Your letter of the 31st duly reached me. Mr Merewether's fears as to his son's health have surprised no one more than Harry himself and he is cursing the Yarraman correspondent for publishing a rap he got from a cricket ball which necessitated his retirement
from the match. Mr. H. Merewether was unfortunate enough, it would appear, to stop a ball with his privates instead of with his bat but suffered but little inconvenience afterwards from the mistake. He was camped out at McDonalds Creek for a week with
the other young men, cutting a patch of thistles which may probably account for the neglect in writing to his father. He is however quite well and has nothing at all the matter with him.
We had, I think, better build a bachelors' establishment at Old Warrah for the English importations and now that the saw bench is working we have a fine opportunity to get the timber for it. I had a talk with Sisson this morning to
Thomas complaints about the Sydney men and he thinks their conduct is worse than I am informed of and recommends not only clearing them off the place but closing the Willow Tree grog shop.
FAIRBAIRN TO GREGSON, 28 FEBRUARY 1888.
The total rainfall for the past month amounts to 4.88 inches, which has caused all the
creeks to again flow, or partly flow, through the Estate, without however producing anything in the shape of a flood. The artificial reservoirs have been refilled, and a fresh growth started in the pastures. The Run is therefore still overgrown with rank grasses,
which are sour, and not conducive to the well being of the Stock. Some of the paddocks have been fairly well cleared of this undergrowth by burning, and others , by heavy stocking with cattle, but owing to the moist season the grass has been too green
The variegated thistle so far does not threaten to become so great a pest as
it proved in 1887, but I regret the Bathurst Burr, has grown to such an extent over the low-lying lands, as to render the cutting of it not only an impossibility, but the attempt a sheer waste of money. Under these circumstances we have decided to confine
our efforts to cleaning the timbered country, and such plain paddocks as are considered practicable and which may be accomplished at a cost of about £150.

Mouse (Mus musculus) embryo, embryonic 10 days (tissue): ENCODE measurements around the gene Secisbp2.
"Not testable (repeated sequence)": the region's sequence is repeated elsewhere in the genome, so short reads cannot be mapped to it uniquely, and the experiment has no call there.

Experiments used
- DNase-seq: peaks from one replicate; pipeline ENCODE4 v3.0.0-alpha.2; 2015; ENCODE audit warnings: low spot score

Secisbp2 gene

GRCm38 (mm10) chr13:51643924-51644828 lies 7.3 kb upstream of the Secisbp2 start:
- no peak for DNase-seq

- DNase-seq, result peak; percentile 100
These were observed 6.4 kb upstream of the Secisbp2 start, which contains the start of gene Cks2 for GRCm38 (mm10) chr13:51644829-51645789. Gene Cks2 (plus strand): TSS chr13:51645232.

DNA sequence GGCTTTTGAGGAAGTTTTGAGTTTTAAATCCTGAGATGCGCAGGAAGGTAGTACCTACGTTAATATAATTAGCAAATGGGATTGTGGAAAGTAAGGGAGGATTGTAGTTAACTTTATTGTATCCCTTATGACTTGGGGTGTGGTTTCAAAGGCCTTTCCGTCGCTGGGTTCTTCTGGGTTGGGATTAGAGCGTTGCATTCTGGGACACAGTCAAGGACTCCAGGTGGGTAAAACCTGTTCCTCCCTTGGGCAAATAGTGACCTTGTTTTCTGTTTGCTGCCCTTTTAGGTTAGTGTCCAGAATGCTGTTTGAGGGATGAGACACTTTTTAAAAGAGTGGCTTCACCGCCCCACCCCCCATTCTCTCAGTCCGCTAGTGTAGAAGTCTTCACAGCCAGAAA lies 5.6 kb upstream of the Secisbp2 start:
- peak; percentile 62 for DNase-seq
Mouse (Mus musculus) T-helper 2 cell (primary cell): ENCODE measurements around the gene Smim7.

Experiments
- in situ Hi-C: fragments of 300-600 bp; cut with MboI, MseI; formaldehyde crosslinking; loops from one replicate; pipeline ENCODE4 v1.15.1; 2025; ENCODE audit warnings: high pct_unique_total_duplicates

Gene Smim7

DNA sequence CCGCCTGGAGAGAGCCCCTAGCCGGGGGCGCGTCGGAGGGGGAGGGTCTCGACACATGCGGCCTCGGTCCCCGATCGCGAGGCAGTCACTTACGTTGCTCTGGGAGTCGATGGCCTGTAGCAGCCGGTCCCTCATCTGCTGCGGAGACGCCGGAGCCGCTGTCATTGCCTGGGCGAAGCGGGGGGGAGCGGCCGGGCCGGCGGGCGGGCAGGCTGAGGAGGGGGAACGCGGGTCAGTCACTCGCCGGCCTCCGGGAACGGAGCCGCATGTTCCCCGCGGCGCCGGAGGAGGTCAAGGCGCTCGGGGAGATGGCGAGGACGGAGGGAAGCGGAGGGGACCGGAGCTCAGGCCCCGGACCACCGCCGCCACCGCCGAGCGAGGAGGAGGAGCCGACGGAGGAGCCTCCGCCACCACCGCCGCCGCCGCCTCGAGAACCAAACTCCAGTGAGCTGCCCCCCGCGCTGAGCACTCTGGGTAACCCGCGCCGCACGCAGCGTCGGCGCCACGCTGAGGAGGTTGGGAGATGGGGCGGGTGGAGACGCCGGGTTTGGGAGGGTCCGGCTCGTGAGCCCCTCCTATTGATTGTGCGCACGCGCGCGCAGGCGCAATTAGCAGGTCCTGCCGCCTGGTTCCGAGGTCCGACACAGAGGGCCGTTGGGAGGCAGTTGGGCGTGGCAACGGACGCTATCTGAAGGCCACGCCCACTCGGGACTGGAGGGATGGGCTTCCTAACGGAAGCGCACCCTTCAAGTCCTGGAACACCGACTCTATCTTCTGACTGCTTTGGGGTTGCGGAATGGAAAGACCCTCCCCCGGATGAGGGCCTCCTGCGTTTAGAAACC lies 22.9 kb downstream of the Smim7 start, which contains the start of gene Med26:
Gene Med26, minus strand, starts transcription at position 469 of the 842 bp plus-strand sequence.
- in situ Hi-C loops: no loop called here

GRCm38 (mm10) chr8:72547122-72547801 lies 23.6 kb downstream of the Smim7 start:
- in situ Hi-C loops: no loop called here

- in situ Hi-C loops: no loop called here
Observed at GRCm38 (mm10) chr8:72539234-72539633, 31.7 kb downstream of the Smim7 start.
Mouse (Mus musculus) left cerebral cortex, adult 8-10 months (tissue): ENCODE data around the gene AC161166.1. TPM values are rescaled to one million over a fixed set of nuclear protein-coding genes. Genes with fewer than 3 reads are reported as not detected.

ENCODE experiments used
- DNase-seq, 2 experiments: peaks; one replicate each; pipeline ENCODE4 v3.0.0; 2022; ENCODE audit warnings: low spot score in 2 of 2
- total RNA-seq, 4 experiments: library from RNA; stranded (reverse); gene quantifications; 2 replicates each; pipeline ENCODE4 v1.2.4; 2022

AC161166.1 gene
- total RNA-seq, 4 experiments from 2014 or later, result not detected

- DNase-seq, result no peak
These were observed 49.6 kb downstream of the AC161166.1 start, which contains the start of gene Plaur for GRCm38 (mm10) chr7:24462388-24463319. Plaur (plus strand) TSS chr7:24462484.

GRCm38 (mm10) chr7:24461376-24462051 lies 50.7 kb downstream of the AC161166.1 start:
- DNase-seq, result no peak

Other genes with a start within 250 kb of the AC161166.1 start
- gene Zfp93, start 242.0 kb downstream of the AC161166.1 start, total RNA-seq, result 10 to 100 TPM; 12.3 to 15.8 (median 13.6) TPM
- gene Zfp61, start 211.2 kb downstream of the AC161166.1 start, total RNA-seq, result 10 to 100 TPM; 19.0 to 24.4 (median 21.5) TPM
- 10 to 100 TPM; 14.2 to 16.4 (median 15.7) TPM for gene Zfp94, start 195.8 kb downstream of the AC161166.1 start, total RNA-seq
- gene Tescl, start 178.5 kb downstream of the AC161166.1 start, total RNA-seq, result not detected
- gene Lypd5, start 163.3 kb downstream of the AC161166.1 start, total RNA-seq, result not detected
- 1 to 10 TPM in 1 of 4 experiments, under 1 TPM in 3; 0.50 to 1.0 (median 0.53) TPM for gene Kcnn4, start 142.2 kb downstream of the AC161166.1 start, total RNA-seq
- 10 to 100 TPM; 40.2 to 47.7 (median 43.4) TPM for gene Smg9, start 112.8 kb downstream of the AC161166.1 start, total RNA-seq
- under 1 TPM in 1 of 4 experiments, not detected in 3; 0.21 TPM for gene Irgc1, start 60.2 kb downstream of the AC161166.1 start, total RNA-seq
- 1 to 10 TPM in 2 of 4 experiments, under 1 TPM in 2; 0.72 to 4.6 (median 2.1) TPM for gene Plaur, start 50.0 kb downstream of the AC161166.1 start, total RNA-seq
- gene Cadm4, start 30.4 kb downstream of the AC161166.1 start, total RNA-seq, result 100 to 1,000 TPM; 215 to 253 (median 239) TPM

FAIRBAIRN TO GREGSON, 27 MARCH 1888.
The past month has been dry, no rain having visited the station since the 2nd, when we had 107 points, which constitutes
the total quantity registered here, since the date of my last report. Although the ground is very dry, the run still looks green, and the forebodings of the Riverina Stock owners as to drought in the near future, need not be a source of any uneasiness to the
Company. The fact is we are still suffering from a super abundance of half green, sour, feed, which the stock will not eat or even look at, but I am glad to say that the past few dry weeks have enabled us to clear off a considerable quantity of this, and the
work of burning is still being vigorously proceeded with. The paddocks which we have succeeded in keeping eaten down by heavy stocking, and all the early burnt country, is in fine trim, and even now in the present dry state of the ground, the vigor of the
roots is sufficient to produce a green tinge over the ground, in the course of a week, after burning.
The sources of the watercourses are still vigorous, the tanks
nearly full, and the creeks continue to flow well on to the plains - Philips Creek still flows through the estate - Yarramanbah into Emu Paddock - Pump station into Paddys Point - McDonalds as far as ite intersection with the cattle track - Millers Creek into
Greenhills - Jacks Creek into Harrison - and Warrah and Borambil Creeks through the north boundary.
FAIRBAIRN TO GREGSON, 23 APRIL 1888.
I have your letter of the 20th and note your remarks re Sucklings sheep shearing machines. Of course there can be no exception to anything he does, or may wish to do, in
this way of facilitating the success of the working of them. Previous to getting your letter, I had written him requesting an interview in reference to the matter. Now that it has been decided to use the machines, I hope you will lose no time in procuring
them on the best terms possible. I have also written to the Secretary re the Murrurundi Sheep Show. If the Murrurundi people shirk meeting us on their own ground we cannot be responsible for our walk over.